Page 6666

Aug 25, 2013

If we had the technology to make this fractals real, how would it be the world?

Posted by in category: philosophy

Aug 25, 2013

Moving Beyond Ubiquitous Sheepishness

Posted by in category: futurism

My last twenty-five years as a futurist have conditioned me to search for weak signals of what may be emerging in all areas of society that will impact our Communities of the Future work seeding transformational ideas and methods in local communities to help leaders and citizens prepare themselves for a future that will be increasingly fast paced, interdependent and complex. I always look for some gem of a new idea that is hidden in the context of an article, novel or web journal that causes me to go hmmm? and think about how this new idea connects with our COTF approach to community transformation.

Recently I have read Zoltan Istvan’s novel, The Transhumanist Wager, and found myself often stopping and going hmmm? Although an oversimplification (with apologies to Zoltan), the central theme of the novel is the coming existential crash of science and radical technologies and religion at some point after my life that now registers 71 years on the ageometer.

Although I could present my thoughts about whether humanity should attempt god-like actions to evolve life extending discoveries leading to downloading consciousness into machines to live forever, I would not be objective…feeling the increasing need of a long rest from overactivity during 71 years (-:

There are so many “access” points in Zoltan’s book for thought provoking ideas, that I found myself moving from thinking about the impact of emerging radical technologies on our society and communities to wondering how society was going to be able to develop the resiliency required to be able to adapt to whatever emerges.…whether the mysteries of religion and our existence become encased within a deeper understanding of quantum theory as time moves exponentially, or whether we reach the point of singularity and beyond and become transhuman.

Continue reading “Moving Beyond Ubiquitous Sheepishness” »

Aug 25, 2013

The World-wide Science Quiz

Posted by in category: physics

Is there an error in the following 6-point result?

When looking from the height of a GPS satellite down onto earth, you will notice six Einstein effects:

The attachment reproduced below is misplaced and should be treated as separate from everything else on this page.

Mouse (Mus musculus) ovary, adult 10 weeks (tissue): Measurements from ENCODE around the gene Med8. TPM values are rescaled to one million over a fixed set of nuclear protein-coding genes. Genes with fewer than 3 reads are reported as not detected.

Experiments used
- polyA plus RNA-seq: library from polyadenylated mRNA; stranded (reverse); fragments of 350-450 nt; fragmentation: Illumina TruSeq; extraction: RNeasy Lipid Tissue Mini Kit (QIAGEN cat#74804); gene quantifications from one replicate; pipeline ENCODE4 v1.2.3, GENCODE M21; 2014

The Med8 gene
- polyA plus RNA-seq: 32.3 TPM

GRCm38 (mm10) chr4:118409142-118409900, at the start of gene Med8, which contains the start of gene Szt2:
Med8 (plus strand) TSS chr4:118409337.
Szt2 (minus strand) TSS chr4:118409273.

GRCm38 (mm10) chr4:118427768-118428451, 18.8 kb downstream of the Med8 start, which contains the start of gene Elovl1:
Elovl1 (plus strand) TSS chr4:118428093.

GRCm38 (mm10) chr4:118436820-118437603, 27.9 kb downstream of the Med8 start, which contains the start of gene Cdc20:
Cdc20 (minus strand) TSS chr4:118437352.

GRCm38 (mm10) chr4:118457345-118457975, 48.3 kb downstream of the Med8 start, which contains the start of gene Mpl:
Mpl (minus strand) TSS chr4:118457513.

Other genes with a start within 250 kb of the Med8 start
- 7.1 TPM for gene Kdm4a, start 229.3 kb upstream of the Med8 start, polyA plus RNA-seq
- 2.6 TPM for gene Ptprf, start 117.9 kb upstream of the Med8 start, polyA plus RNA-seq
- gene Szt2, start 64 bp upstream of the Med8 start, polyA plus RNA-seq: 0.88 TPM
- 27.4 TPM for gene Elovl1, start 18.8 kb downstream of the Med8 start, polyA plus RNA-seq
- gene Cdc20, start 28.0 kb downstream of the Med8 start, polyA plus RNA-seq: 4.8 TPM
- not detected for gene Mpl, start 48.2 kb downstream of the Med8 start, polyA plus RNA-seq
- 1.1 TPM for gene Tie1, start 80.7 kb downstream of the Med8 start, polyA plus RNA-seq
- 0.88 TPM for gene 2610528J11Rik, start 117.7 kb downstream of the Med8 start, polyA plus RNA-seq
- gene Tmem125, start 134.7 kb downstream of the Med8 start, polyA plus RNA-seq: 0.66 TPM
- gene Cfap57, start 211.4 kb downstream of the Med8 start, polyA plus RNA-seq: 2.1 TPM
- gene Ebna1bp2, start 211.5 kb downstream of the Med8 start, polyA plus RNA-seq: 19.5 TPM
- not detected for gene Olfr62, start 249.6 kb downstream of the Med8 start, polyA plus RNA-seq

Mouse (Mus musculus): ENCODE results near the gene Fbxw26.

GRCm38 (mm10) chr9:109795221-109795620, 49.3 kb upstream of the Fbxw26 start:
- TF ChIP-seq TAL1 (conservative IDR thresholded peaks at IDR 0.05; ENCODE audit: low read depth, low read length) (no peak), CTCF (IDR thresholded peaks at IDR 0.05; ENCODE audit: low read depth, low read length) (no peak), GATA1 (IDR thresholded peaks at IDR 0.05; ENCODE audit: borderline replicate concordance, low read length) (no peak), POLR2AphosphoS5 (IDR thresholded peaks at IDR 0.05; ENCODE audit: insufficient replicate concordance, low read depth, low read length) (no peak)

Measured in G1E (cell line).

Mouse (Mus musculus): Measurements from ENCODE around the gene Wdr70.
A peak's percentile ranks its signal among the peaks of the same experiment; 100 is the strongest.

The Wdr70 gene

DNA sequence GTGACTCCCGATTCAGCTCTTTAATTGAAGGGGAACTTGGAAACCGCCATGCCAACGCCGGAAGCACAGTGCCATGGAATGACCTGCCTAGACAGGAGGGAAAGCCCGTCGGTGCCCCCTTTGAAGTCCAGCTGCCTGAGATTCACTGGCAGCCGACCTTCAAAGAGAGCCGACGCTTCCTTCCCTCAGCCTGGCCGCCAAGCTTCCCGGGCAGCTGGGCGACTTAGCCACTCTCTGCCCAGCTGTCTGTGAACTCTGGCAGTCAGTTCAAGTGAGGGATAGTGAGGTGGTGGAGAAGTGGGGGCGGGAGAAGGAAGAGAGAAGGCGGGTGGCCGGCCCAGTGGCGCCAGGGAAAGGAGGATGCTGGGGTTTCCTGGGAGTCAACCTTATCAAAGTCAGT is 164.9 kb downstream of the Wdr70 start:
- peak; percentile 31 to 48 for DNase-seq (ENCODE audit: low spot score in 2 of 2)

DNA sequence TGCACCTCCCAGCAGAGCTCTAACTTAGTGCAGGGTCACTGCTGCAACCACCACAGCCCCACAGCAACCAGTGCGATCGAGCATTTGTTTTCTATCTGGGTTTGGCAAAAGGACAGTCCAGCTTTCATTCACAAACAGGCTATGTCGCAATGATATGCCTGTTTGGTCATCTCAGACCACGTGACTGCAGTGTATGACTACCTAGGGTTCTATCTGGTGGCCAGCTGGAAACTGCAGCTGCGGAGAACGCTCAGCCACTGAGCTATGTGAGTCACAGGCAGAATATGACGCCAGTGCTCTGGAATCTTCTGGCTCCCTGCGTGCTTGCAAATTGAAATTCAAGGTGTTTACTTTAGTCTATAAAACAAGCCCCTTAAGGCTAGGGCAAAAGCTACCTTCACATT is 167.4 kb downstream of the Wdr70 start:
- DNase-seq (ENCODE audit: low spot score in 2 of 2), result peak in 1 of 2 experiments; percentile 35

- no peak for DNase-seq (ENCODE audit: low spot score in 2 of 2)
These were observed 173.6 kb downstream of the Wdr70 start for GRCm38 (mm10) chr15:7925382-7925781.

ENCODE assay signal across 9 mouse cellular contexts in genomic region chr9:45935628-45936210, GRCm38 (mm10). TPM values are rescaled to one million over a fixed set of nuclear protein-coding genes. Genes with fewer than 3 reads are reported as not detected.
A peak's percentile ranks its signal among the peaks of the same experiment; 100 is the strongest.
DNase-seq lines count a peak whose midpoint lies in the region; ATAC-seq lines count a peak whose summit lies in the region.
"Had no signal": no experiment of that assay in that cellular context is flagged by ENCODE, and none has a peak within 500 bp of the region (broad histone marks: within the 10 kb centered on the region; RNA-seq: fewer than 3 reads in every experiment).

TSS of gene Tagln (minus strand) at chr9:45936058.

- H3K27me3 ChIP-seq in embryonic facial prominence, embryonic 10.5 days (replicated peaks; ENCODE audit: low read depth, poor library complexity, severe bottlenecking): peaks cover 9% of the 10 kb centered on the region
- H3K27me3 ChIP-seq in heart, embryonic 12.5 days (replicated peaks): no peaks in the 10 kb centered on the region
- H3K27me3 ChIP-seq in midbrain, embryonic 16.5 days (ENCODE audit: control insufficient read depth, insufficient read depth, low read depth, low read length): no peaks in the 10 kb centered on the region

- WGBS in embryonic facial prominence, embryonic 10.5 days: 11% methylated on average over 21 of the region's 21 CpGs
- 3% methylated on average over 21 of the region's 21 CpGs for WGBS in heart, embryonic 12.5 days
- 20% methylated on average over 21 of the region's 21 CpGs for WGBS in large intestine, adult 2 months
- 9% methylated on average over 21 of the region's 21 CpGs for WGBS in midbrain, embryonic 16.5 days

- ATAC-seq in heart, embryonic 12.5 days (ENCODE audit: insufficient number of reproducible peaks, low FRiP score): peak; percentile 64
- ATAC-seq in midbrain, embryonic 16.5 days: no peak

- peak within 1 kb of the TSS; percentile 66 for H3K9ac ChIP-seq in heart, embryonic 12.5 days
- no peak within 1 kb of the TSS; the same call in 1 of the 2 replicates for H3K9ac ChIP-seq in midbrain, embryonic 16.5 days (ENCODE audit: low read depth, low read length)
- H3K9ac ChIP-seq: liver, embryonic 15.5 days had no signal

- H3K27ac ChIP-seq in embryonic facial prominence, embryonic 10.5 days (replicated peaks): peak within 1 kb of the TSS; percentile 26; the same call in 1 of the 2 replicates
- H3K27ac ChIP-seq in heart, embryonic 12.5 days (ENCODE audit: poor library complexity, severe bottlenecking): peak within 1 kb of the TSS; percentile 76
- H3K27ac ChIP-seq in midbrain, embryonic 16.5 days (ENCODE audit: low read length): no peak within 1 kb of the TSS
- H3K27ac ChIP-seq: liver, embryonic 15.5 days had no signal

E1: The clocks worn by the people down there tick slower by Einstein’s gravitational redshift factor
E2: The photons arriving up here from down there have correspondingly less energy
E3: These photons had their lower energy on departure already, despite appearing normal locally down there
E4: All masses down there are reduced in their mass-energy content by the redshift factor, despite appearing normal locally down there
E5: All charges down there are reduced in their charge by the redshift factor, despite appearing normal locally down there
E6: All objects down there are linearly increased in their size by the reciprocal redshift factor, despite appearing normal locally down there

Background: Points E1, E2 are accepted since Einstein first proposed them in 1907. E3 was described by Julian Schwinger in his book “Einstein’s Legacy” of 1986 (on page 142). E4 follows from quantum-electrodynamics (“creation-annihilation operator”). E5 follows from the universal rest mass-to-charge ratio; it is in the literature since 2008 (see ). E6 follows from the “Bohr radius formula” of quantum mechanics; it was first mentioned in a PhD thesis submitted in 2005 (quoted in ).
So far, no specialist in general relativity agrees publicly to the three new Einstein effects E4,E5,E6, but no one objects publicly, either. One reason for the silence is that E4,E5,E6 have yet to be incorporated into general relativity (a mammoth task). The main reason, however, is that E5 and E6 affect the safety of the LHC experiment at CERN. This is why your help is vitally needed to either smash or confirm points E4-E6.

Aug 22, 2013

There will always be a Moon over Tokyo: Fukushima

Posted by in categories: climatology, engineering, ethics, nuclear energy, sustainability

News this past week on Fukushima has not been exactly reassuring has it. Meanwhile the pro-Nuclear lobby keep counting bananas. Here I’ve gathered together some of the recent news articles on the unfolding crisis. Interested to hear some comments on this one.

Fukushima leak is ‘much worse than we were led to believe’ / Aug 22, 2013, BBC NEWS
Serious: Japan hikes Fukushima radiation danger level / August 21, 2013 RT NEWS
Japan’s nuclear crisis deepens, China expresses ‘shock’ / Aug 21, 2013/ reuters…2B20130821
Worse than Chernobyl: The inner threat of Fukushima crisis / Aug 20, 2013/ RT
Japan nuclear agency upgrades Fukushima alert level / Aug 21, 2013 / BBC NEWS
Fukushima apocalypse: Years of ‘duct tape fixes’ could result in ‘millions of deaths’ / Aug 18 2013 / RT
Fukushima’s Radioactive Water Leak: What You Should Know / National Geographic, Aug 2013…ater-leak/

Aug 20, 2013

Integral Ethics

Posted by in category: ethics

As a member of the Ethics board, I wanted to cross-post here a blog that has been posted on the MindBody Medicine Network where I will be conducting a webinar on Sunday on the topic of integral ethics. The webinar is specifically focused on ethical dilemmas faced by healthcare professionals. However, the integral ethics model that I developed in conjunction with Dr. Tim Black from University of Victoria, and under supervision from Ken Wilber, founder of Integral Institute, is a general decision-making process that can be more broadly applied.

Any comments or questions could be sent directly to me at [email protected]

Here is the article:

A Brief Introduction to the Practice of Integral Ethics for Healthcare Professionals: Honoring the Ken Wilber Model